The best both/and day of my life.  

 

I'll walk in the rain by your side

I'll cling to the warmth of your tiny hand

I'll do anything to help you understand

And I'll love you more than anybody can

~John Denver

 

 

What a Wonder

I see trees of green, red roses too

I see them bloom, for me and you

And I think to myself, what a wonderful world

~Louis Armstrong

 

Blue skies from horizon to horizon. Lazy drone of a plane. Sunlight filtered through dancing leaves. Every color of green on exhibit (the corn around our house is wearing a shade so flamboyant with life right now it could grow legs a walk away). A kite tail of white butterflies lifting and diving over the purple thistles. Hummingbirds hovering over geraniums.

I present to you, Summer.

It’s Solstice, and in my humble opinion, the most wonderful time of the year. (Andy Williams, can we agree to disagree on this one?) As I’ve watched this summer’s birth, I’ve had one phrase run through my mind over and over: what a wonder. Watching baby wrens leave their nest in our basement? What a wonder! (Husband had a slightly different phrase about bird-watching from within the house. But he’s too much a softy to disrupt the nest or the hearts of three girls thrilled to be watching, so he let it go. Just this once, of course.) The kids playing sweaty, meeting new friends at the park? What a wonder. The smell of summer rain? What a wonder. The rainbow reaching high as the heavens from the setting sun, turning the whole sky aglow? WHAT A WONDER!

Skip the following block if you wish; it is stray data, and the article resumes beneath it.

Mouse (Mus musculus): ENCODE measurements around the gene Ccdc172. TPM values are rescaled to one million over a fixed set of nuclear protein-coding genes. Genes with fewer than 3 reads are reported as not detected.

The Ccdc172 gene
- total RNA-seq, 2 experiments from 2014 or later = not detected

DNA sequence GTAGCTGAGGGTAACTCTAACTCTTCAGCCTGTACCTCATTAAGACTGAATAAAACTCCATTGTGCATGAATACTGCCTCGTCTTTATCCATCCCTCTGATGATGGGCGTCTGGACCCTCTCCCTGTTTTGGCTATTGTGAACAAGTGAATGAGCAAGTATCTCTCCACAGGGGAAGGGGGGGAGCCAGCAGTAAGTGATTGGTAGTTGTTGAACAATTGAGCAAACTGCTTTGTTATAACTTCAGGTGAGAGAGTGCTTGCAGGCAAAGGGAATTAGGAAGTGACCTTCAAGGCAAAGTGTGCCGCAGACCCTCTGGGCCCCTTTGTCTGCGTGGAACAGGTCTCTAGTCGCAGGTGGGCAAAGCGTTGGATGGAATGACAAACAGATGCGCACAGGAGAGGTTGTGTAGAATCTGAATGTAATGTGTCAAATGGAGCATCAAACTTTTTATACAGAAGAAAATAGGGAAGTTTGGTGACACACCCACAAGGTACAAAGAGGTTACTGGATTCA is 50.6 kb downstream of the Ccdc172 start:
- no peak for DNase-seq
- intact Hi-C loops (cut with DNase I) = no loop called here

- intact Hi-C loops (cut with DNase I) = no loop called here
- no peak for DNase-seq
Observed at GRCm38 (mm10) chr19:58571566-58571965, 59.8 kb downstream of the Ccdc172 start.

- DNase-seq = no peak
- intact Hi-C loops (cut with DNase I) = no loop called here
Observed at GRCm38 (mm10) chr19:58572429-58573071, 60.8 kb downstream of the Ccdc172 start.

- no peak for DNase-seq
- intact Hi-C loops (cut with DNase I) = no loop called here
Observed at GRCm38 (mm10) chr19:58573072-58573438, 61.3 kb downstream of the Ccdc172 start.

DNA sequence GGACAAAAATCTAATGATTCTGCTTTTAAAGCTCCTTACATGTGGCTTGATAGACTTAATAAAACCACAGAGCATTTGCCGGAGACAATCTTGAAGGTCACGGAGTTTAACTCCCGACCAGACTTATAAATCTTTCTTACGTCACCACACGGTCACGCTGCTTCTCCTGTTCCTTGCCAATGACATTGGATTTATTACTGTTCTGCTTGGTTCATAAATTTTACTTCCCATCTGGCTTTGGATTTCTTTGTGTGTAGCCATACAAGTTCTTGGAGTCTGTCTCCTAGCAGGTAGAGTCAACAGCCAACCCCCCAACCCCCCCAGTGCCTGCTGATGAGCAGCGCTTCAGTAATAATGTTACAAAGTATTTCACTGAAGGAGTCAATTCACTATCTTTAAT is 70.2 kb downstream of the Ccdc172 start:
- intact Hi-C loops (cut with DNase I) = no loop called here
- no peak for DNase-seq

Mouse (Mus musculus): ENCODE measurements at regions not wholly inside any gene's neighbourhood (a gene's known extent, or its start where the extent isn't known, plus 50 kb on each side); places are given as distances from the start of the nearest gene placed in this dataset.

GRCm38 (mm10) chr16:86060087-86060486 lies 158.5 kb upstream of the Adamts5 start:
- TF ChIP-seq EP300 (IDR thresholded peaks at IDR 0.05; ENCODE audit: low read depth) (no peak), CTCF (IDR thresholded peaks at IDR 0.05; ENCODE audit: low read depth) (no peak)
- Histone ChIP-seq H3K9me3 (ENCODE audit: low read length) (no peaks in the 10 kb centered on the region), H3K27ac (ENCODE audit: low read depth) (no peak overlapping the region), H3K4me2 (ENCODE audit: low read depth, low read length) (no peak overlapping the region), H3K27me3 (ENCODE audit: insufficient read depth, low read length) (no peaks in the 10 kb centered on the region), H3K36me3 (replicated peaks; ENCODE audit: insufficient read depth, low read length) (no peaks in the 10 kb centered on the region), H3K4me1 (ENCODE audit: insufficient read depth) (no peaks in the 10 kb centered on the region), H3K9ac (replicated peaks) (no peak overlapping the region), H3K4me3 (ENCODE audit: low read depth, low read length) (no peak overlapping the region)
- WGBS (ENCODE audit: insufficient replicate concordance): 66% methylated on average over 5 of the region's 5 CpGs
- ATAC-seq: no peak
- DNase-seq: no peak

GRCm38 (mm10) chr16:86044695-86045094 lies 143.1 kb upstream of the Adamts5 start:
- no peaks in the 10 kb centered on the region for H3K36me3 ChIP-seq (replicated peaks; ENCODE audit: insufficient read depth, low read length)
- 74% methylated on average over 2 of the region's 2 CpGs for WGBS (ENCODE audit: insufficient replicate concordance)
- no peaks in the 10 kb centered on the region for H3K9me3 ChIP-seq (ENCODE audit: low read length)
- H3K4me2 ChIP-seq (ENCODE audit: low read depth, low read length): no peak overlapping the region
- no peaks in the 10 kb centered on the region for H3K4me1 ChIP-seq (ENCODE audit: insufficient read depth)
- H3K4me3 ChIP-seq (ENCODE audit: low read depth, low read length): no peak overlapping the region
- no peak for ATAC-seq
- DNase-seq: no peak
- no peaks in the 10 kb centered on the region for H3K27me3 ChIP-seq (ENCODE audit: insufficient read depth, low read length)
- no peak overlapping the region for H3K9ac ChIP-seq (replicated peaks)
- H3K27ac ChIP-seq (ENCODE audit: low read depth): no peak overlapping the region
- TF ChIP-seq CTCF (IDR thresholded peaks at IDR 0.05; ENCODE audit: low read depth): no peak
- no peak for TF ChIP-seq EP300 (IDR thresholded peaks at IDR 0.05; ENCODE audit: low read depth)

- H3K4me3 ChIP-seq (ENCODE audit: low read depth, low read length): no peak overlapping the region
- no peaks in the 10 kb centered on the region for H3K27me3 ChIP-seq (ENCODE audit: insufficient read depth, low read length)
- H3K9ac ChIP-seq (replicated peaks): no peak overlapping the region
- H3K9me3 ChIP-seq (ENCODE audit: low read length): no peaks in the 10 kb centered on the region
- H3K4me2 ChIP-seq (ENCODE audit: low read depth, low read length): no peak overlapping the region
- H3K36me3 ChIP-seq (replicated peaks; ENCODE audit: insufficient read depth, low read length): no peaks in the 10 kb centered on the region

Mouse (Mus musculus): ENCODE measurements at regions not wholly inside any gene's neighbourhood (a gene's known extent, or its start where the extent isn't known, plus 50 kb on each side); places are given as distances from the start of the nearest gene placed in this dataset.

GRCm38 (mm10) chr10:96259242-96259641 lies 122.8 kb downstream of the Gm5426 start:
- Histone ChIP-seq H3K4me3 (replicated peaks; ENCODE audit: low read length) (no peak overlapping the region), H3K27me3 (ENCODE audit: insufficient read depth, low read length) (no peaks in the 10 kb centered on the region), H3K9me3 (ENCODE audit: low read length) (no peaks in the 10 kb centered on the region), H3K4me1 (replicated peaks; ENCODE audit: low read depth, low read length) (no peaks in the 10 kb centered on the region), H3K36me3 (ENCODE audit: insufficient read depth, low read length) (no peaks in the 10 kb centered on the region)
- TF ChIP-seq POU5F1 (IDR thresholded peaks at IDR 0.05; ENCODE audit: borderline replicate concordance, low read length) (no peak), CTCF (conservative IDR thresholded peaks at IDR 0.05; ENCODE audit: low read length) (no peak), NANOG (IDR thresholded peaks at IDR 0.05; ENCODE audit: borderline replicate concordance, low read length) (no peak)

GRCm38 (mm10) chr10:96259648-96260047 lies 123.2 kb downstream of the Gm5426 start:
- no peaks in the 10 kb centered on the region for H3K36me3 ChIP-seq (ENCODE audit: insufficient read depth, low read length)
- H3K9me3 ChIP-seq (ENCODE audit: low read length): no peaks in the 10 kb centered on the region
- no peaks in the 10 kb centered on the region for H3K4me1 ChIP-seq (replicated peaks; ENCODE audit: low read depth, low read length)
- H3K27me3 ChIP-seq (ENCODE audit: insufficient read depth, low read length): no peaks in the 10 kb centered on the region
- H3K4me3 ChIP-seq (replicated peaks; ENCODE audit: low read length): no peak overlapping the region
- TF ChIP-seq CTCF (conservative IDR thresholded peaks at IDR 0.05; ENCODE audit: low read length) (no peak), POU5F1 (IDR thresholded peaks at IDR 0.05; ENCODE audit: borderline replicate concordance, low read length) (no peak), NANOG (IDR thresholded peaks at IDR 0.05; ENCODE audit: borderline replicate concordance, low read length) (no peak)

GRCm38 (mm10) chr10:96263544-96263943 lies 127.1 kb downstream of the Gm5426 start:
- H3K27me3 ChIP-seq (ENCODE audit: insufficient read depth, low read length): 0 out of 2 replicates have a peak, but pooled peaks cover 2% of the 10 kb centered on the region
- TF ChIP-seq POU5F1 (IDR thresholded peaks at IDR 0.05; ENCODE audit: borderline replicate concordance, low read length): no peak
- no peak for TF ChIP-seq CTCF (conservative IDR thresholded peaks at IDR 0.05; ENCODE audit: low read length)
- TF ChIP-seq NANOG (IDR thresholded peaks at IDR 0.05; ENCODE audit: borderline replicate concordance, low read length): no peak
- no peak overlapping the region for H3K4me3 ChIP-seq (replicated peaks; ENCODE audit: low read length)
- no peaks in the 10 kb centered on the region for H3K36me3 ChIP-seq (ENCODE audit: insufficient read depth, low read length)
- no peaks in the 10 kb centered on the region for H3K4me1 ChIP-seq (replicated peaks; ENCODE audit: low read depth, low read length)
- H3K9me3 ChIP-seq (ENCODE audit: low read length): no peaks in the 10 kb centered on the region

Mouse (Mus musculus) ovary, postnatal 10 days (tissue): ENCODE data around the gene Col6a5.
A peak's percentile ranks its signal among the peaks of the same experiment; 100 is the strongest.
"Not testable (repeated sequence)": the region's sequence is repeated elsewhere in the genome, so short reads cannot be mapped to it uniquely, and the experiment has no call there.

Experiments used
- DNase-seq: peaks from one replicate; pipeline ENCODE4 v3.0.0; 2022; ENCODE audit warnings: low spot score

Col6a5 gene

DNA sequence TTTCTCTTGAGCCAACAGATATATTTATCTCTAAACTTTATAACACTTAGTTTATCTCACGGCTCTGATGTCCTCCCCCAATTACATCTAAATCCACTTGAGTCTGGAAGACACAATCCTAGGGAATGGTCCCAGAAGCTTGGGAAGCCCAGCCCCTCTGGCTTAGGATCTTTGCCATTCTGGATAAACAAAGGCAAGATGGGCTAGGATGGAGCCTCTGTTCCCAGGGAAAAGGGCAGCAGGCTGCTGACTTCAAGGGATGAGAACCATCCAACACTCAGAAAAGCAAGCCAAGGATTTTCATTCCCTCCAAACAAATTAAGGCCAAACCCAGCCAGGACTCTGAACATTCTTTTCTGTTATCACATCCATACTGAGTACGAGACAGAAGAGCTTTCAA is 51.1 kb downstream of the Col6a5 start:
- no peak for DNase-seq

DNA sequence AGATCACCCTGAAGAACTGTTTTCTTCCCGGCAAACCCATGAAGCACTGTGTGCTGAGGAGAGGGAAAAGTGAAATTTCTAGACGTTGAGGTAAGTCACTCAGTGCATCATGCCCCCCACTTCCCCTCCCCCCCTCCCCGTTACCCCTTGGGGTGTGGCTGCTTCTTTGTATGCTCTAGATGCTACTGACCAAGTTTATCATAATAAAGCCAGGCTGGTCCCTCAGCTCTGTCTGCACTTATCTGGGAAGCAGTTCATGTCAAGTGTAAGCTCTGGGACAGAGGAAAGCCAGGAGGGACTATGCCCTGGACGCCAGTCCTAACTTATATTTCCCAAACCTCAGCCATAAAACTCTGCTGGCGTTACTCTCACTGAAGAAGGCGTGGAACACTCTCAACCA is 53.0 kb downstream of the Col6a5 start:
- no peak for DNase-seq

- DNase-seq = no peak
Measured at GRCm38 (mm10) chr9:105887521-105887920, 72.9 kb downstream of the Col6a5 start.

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My love letter to summer could go on for days. It’s a season of extravagance; copious in color, in warmth, in daylight hours, in opportunities, in life.

Yet I have unpleasant tendencies of either turning the lack of schedule into laziness, or turning it into a scarcity. I told Dave several days ago I felt like summer was already passing us by too quickly. He responded, “I don’t think it’s even started yet.”

This year I’ve had a vivid desire to live these lazy hazy crazy days of summer more purposefully. (Anybody else just take a 30 minute Gilmore Girls detour after that phrase? Good luck getting that song out of your head. Thanks, Taylor.) To be more intentional about how we play and rest and spend our energy and time.

I’ve identifying some priorities, some better time management practices, some ideas to make sure each week we learn and explore and connect and love with purpose.